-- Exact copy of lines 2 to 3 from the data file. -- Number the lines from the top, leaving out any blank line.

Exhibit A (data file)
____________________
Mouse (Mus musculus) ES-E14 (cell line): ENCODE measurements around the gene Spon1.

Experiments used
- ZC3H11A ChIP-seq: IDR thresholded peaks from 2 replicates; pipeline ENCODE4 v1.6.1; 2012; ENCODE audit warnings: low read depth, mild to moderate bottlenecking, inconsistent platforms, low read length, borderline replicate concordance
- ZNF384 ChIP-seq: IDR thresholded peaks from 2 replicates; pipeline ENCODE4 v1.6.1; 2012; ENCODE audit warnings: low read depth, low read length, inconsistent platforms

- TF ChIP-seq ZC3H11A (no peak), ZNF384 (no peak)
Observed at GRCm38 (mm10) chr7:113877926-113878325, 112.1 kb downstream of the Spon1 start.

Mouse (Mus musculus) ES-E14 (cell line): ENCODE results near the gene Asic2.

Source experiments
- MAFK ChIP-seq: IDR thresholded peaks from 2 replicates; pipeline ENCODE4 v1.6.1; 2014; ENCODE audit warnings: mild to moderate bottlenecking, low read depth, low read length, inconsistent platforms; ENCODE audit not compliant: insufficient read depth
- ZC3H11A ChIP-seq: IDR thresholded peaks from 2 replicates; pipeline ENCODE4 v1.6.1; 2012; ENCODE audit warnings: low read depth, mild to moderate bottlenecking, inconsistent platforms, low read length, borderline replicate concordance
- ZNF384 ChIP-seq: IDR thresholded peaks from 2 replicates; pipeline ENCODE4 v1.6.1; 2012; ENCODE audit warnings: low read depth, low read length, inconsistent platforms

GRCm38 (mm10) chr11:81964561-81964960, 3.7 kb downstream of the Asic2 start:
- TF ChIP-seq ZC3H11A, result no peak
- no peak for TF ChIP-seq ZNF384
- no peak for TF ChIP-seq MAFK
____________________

Experiments used
- ZC3H11A ChIP-seq: IDR thresholded peaks from 2 replicates; pipeline ENCODE4 v1.6.1; 2012; ENCODE audit warnings: low read depth, mild to moderate bottlenecking, inconsistent platforms, low read length, borderline replicate concordance